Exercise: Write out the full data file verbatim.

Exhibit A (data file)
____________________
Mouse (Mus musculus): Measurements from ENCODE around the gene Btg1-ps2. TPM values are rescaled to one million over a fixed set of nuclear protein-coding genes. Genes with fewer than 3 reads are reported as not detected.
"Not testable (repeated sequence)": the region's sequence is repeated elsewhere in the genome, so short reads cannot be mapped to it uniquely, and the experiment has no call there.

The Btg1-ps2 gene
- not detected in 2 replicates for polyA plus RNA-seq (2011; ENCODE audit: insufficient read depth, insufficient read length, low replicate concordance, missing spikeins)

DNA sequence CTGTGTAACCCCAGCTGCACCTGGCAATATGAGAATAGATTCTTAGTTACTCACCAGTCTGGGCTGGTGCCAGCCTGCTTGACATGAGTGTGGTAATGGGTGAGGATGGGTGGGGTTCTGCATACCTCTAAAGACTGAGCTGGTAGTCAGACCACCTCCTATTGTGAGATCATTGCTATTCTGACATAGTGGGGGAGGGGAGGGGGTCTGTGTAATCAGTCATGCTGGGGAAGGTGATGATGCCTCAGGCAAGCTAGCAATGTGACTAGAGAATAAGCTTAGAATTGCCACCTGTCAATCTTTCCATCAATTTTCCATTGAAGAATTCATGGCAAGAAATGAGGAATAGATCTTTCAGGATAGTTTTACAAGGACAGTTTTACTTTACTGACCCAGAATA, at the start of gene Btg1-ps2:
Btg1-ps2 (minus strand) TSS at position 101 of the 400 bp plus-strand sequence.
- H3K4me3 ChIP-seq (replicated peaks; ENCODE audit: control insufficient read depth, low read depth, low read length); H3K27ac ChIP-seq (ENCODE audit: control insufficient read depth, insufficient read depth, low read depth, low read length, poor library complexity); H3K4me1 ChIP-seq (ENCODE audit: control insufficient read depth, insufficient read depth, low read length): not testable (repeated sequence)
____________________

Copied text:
Mouse (Mus musculus): Measurements from ENCODE around the gene Btg1-ps2. TPM values are rescaled to one million over a fixed set of nuclear protein-coding genes. Genes with fewer than 3 reads are reported as not detected.
"Not testable (repeated sequence)": the region's sequence is repeated elsewhere in the genome, so short reads cannot be mapped to it uniquely, and the experiment has no call there.

The Btg1-ps2 gene
- not detected in 2 replicates for polyA plus RNA-seq (2011; ENCODE audit: insufficient read depth, insufficient read length, low replicate concordance, missing spikeins)

DNA sequence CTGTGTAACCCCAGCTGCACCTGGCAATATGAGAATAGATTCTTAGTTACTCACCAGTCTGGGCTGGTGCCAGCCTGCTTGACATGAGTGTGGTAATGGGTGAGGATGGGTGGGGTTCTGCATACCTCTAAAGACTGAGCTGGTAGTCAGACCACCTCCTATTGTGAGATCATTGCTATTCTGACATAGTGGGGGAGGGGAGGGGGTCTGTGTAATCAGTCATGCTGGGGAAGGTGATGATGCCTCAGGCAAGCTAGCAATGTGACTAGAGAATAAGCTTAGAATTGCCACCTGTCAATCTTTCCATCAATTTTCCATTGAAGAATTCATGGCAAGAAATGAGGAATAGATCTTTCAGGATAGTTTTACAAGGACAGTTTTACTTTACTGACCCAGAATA, at the start of gene Btg1-ps2:
Btg1-ps2 (minus strand) TSS at position 101 of the 400 bp plus-strand sequence.
- H3K4me3 ChIP-seq (replicated peaks; ENCODE audit: control insufficient read depth, low read depth, low read length); H3K27ac ChIP-seq (ENCODE audit: control insufficient read depth, insufficient read depth, low read depth, low read length, poor library complexity); H3K4me1 ChIP-seq (ENCODE audit: control insufficient read depth, insufficient read depth, low read length): not testable (repeated sequence)